The TF E2A has been found in various chromosomal translocations; among the most common are t(1;19)(q23;p13), which results in the E2A-PBX1 fusion, and t(17;19)(q22;p13), resulting in E2A-HLF (hepatic leukemia factor). These abnormalities are detected in 5-6% and 1% of children ALL, respectively, and are found in less than 5% of adult cases [37, 85]. These fusion products possess properties that the original proteins do not have. E2A-PBX1 consists of the E2A N-terminal TF domain fused to the Hox cooperative motif and homeodomain of C-terminal PBX1. PBX1 modulates the DNA binding activity of specific subsets of Hox proteins, which participate in normal hematopoiesis, and the chimeric protein E2A-PBX1 may disturb Hox activity [37, 85]. E2A-PBX1 is considered a potent transcriptional activator of the WNT16 gene; because the WNT family is widely known to be involved in oncogenesis, impairment of WNT signaling could be a mechanism of leukemia initiation [86]. E2A-HLF encodes a chimeric protein that contains the E2A N-terminal fused to the C-terminal basic leucine zipper of HLF. E2A-PBX1 and E2A-HLF fusion proteins do not bind the same DNA motifs and might regulate different sets of genes, disturbing different processes. E2A-HLF promotes the enhanced survival of early B cells activating expression of the anti-apoptotic TFs SNAI2 (SLUG) and LMO2, accordingly, gene silencing of LMO2 in an E2A-HLFpos cell line-induced apoptotic cell death [87].

The MLL (mixed lineage leukemia) gene is often rearranged in patients with ALL, both de novo and therapy-related. Leukemias with MLL translocations can be myeloid or lymphoid and often tend to express both lineage markers, probably indicating a very early multipotent progenitor origin [88, 89]. Today, more than 50 fusions involving MLL have been documented. The translocation t(4;11)(q21;q23) that fuses the MLL and AF4 genes is present in the majority of the de novo cases and represents up to 80% of the infant, 2% of children older than 1-year old, and 5 to 10% of adult ALLs. MLL possesses a Trithorax domain that participates in the methylation of lysine 4 of histone H3 (H3K4), and this function is associated with transcriptional activation of target promoters; important for leukemogenesis are HOX genes and Meis1. Hox proteins are a highly conserved homeobox containing family of TFs that regulates cell fate, including hematopoietic lineage decisions [8890]. Recent data show that MLL and MLL-fusion proteins are recruited to the target genes by the transcriptional elongation factor Paf1c, and this interaction is required to increase the expression of HOX genes and transformation of bone marrow cells [90].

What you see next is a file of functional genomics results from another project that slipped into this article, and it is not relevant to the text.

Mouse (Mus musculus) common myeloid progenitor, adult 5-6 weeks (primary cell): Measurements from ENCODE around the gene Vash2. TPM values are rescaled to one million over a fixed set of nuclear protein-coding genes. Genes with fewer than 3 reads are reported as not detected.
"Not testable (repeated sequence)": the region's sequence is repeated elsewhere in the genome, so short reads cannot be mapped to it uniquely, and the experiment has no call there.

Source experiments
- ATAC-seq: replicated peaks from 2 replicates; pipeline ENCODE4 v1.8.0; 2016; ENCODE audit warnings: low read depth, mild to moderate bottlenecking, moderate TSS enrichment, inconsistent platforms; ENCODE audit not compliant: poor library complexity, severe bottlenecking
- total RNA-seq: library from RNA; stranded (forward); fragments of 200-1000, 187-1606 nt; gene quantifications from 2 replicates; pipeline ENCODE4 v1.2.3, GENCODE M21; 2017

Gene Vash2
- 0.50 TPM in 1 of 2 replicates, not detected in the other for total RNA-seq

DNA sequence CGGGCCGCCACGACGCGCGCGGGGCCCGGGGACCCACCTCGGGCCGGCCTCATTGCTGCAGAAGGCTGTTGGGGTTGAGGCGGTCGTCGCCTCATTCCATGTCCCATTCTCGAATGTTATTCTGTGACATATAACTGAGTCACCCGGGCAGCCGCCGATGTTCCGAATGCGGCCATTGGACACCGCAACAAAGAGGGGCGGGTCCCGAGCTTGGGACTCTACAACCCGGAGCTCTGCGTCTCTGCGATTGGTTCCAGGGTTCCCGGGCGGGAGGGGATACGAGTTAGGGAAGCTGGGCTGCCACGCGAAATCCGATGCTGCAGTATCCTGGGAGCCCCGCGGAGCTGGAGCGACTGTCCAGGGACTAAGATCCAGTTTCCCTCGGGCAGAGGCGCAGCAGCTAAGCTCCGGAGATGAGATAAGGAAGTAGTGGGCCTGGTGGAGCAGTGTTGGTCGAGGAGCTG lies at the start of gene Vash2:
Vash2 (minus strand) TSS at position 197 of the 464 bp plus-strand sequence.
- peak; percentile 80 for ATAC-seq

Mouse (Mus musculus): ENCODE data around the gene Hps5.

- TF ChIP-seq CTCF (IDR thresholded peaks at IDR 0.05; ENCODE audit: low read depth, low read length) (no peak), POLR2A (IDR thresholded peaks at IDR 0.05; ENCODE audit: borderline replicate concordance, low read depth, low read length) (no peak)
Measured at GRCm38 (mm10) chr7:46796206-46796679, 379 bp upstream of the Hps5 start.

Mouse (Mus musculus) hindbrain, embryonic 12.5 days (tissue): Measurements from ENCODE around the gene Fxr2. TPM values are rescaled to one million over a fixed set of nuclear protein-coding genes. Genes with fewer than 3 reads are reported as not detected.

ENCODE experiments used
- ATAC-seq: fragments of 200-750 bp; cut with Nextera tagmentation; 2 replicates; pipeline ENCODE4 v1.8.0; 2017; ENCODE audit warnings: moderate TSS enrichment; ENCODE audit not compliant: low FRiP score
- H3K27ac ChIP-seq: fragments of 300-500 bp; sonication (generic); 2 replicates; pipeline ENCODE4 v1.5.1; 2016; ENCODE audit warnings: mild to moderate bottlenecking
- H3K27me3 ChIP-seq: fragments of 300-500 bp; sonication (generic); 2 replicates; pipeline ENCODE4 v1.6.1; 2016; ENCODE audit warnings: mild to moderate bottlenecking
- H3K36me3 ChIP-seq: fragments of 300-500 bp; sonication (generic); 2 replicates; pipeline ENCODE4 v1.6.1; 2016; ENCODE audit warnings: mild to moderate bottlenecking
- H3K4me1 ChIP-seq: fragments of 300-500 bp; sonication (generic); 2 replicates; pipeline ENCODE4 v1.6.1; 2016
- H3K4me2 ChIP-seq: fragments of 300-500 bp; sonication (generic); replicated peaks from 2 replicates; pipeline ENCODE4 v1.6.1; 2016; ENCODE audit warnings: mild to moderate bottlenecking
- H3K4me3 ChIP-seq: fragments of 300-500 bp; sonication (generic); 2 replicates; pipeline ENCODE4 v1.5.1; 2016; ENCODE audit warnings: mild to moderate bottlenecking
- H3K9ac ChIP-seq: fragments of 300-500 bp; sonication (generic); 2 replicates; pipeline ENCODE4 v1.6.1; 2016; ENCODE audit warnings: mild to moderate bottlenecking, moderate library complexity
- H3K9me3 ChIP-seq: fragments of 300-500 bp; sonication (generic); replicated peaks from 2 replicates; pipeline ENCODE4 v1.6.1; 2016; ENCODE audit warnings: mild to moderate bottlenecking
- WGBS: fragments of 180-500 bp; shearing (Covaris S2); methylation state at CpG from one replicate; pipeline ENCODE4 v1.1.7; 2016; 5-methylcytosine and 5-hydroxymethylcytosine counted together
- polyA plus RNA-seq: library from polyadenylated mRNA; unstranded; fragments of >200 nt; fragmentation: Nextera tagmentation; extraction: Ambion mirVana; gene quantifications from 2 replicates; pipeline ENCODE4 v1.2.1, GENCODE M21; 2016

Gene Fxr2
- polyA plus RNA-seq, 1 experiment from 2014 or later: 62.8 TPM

Another important translocation is t(9;22)(q34;q11) (also known as Philadelphia chromosome), which fuses the genes BCR and ABL1 and is found in 5% of childhood and 25% of adult B cell ALL. Unregulated expression of STAT5 has been observed to be associated with BCR-ABL1 [91, 92]. STAT5 inactivation results in cell cycle arrest and apoptosis of BCR-ABL1pos malignant B cells, and BCR–ABL1 expression is unable to induce leukemia in STAT5−/− mice, supporting an important role for STAT5 in the initiation of BCR-ABL1pos transformation. Genome-wide analysis of B cell ALL has identified mutations in the Janus kinases (JAK1 and JAK2) in up to 10% of patients [92]. Interestingly, patients with JAK1/2 mutations and patients with the BCR-ABL1 fusion both have a similar gene expression profile and a high-risk prognosis [91]. JAK1 and 2 are activated after IL-7R engagement and mediate STAT5 activation; most mutations in these proteins occur in the kinase domain, constitutively activating the JAK-STAT signaling pathway. JAK gain-of-function mutations are insufficient to confer a transformed phenotype, and it has been demonstrated that 100% of B-ALL cases with JAK2 mutations overexpress CRLF2 (type I cytokine receptor subunit, also known as thymic stromal lymphopoietin receptor) [66]. CRFL2 forms a heterodimeric complex with the IL-7R and is overexpressed in 15% of B-ALL cases as a result of translocations or intrachromosomal deletions [66, 92]. In a subset of cases, CRLF2 acquires a Phe232Cys gain-of-function mutation that promotes constitutive dimerization and cytokine-independent proliferation [92]. In agreement with data suggesting an association between CRLF2 and the JAK-STAT signaling pathway in B-ALL, the gene profile associated with CRLF2 over-expression is also highly similar to that found in BCR-ABL1pos B-ALL. In a subgroup of aggressive treatment-resistant B ALL, deregulation of the JAK-STAT pathway is associated with abnormalities in genes such as IKZF1 and CDKN2A/B [66, 91, 92].